“Blends” may comprise two or more ethylene-based copolymers or two or more propylene-based copolymers, or one or more ethylene-based copolymers with one or more propylene-based copolymers. Where a blend of copolymers is used, the calculated density of the blend should also fall within the above limits, i.e. less than 0.900 g/cm3, but greater than 0.850 g/cm3. For example, a blend of 70% of an ethylene-based copolymer having a density of 0.870 g/cm3 and 30% of a propylene-based copolymer having a density of 0.885 g/cm3 will result in a final blend having a calculated density of 0.875 g/cm3.

Useful single site or metallocene catalyzed ethylene-based polymers are available from, among others, Dow Chemical Company and Exxon Mobil Chemical Company who are producers of single site or constrained geometry catalyzed polyethylenes. These resins are commercially available as the AFFINITY™ and EXACT™ polyethylenes.

The single site or metallocene catalyzed propylene-based copolymers are available under the VERSIFY™ brand from The Dow Chemical Company. The manufacture of such polypropylenes is also based on using a metallocene or single site catalyst system and is based on Dow's INSITE™ technology.

The secondary polymer functions to modify specific polymer functions to modify specific physical properties and/or characteristics of the OBC based adhesive composition, as desired. For example, the addition of one or more secondary polymers could be used to increase or decrease (i) the elasticity of the adhesive composition; (ii) the adhesion of the adhesive composition; (iii) the low temperature resistance of the adhesive composition; (iv) the high temperature resistance of the adhesive composition; (v) the creep resistance of the adhesive composition; (vi) the cohesive strength of the adhesive composition; (vii) the pressure sensitivity characteristics of the adhesive composition, (viii) the viscosity characteristics of the adhesive composition and/or (ix) the aging characteristics of the adhesive composition. The relative change (increase or decrease) of the above characteristics is measured relative to the adhesive composition without the addition of the secondary polymer. Thus, for example, Kraton G1652 or Kraton G1657, both of which are styrene/ethylene-butylene/styrene (SEBS) block copolymers, may be added to provide increased elongation characteristics to the OBC polymer in order to increase the elasticity of the adhesive composition. Increased elasticity results in better sprayability characteristics for the adhesive composition. In another example, Eastoflex 1003 or Eastoflex 1060, both ethylene based APAO's, may be added to provide increased adhesion characteristics for the composition, if desired.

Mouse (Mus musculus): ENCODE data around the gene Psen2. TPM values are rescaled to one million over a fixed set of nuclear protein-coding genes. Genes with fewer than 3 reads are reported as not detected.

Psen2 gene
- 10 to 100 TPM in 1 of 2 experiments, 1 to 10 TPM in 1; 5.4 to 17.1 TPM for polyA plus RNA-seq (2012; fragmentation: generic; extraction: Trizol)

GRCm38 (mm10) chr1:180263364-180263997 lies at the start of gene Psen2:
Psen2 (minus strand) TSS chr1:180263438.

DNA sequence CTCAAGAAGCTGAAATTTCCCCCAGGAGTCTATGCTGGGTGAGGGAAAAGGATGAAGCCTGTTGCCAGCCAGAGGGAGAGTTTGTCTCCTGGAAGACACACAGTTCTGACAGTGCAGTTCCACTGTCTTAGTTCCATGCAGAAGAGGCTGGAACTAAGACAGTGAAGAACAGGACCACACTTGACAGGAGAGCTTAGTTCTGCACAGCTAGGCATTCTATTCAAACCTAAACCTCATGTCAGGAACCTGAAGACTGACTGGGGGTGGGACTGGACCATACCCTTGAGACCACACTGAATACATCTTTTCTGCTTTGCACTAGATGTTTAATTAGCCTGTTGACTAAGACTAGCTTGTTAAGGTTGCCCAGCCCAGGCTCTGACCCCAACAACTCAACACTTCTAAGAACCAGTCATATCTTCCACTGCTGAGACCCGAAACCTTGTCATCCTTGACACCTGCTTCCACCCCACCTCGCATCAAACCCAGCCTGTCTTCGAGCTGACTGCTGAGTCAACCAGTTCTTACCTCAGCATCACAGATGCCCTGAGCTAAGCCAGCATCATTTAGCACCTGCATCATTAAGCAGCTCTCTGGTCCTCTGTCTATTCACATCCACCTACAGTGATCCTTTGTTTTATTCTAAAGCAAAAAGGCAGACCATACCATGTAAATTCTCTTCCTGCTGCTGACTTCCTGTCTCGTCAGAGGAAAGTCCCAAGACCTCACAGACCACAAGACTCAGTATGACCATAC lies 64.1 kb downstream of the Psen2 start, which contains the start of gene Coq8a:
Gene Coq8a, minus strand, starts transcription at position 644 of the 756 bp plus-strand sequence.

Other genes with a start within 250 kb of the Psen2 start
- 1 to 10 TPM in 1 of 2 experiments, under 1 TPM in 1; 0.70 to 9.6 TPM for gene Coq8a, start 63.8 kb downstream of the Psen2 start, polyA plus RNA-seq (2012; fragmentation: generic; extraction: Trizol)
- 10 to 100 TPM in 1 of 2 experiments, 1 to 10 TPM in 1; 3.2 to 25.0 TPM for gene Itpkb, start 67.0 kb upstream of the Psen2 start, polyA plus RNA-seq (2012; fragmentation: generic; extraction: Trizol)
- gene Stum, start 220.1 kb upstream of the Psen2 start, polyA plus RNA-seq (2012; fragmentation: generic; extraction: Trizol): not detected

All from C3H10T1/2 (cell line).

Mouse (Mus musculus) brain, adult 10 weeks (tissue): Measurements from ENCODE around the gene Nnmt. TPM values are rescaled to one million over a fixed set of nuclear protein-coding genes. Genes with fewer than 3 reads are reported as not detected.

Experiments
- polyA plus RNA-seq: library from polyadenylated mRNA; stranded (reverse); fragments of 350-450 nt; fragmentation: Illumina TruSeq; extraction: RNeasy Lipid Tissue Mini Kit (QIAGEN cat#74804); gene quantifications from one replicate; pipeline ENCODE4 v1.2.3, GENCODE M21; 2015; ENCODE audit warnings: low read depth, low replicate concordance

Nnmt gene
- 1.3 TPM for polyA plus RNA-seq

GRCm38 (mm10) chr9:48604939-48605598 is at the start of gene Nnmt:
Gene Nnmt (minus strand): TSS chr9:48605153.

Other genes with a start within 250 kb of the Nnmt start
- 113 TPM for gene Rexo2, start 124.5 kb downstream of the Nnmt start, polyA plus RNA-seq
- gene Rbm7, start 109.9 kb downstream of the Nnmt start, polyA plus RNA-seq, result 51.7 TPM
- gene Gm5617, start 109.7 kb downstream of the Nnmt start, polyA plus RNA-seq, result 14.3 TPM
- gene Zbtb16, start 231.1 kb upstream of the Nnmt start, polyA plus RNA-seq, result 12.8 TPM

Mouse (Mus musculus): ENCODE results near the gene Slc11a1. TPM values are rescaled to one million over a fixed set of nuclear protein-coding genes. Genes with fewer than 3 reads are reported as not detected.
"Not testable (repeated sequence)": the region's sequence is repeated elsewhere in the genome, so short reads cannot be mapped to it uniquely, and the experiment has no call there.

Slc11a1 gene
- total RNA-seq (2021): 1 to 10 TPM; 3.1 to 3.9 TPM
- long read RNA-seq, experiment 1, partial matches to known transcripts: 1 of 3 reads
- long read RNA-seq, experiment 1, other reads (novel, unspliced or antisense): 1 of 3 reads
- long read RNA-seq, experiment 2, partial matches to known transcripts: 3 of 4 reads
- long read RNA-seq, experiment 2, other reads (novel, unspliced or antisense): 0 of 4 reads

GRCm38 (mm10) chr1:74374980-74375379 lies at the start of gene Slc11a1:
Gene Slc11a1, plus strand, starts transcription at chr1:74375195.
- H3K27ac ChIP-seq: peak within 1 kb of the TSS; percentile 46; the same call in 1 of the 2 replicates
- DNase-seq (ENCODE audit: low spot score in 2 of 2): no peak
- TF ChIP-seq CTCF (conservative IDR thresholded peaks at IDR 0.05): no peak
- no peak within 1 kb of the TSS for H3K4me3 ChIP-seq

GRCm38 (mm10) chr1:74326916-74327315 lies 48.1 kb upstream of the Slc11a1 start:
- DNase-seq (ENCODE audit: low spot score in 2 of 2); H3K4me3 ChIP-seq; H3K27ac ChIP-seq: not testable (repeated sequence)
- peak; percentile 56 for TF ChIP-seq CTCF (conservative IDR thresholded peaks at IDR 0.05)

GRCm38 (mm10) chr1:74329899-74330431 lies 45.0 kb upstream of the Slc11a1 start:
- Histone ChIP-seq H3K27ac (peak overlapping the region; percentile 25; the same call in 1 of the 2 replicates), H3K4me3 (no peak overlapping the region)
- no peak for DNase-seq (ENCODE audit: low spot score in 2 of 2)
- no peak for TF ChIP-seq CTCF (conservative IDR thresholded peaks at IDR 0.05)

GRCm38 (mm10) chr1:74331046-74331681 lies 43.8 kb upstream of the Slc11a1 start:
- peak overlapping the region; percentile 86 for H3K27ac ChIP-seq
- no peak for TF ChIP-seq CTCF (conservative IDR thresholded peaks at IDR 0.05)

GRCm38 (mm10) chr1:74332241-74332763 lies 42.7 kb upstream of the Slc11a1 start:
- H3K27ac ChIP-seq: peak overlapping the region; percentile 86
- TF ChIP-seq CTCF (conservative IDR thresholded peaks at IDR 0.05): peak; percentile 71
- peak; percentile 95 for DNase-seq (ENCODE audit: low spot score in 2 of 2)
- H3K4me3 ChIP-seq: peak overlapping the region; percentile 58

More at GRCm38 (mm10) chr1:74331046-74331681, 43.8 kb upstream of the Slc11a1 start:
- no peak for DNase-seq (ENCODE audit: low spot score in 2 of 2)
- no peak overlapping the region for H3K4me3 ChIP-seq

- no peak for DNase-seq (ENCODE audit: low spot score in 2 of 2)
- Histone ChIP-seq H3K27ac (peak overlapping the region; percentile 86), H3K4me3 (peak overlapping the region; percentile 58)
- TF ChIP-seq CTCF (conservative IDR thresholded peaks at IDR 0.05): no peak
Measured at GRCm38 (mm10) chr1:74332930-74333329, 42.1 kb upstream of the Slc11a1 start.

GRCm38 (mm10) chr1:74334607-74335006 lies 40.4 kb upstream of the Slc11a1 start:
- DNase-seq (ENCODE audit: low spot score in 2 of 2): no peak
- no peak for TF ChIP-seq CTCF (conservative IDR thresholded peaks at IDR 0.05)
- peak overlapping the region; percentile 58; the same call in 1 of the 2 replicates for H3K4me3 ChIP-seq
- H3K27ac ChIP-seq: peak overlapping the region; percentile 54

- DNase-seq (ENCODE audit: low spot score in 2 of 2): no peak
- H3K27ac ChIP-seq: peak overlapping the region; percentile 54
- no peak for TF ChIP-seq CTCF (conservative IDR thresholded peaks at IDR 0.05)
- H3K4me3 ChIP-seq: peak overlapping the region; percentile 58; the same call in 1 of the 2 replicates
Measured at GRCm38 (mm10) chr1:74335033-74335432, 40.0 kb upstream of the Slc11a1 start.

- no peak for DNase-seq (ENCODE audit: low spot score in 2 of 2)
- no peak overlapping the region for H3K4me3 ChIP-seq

The present invention may also include about 0% to about 20%, preferably about 2% to about 15%, more preferably about 4% to about 12%, and most preferably about 6% to about 10%, by weight of an aromatic reinforcing resin having a softening point equal to or greater than 115° C. Examples of such reinforcing resins can be prepared from any substantially aromatic monomers having a polymerizable unsaturated group. Typical examples of such aromatic monomers include the styrenic monomers, styrene, alphamethyl styrene, vinyl toluene, methoxy styrene, tertiary butyl styrene, chlorostyrene, coumarone, indene monomers including indene, and methyl indene. The Ring and Ball Softening Points of the aromatic reinforcing resin is preferably between 115° C. and 160° C. More preferably, the softening point is between about 115° C. and 140° C. and most preferably between about 120° C. and 140° C. Preferred examples are Plastolyn 240, Plastolyn 290 and Plastolyn R1140 available from Eastman Chemical. They have Ring and Ball Softening Points of 120° C. or 140° C.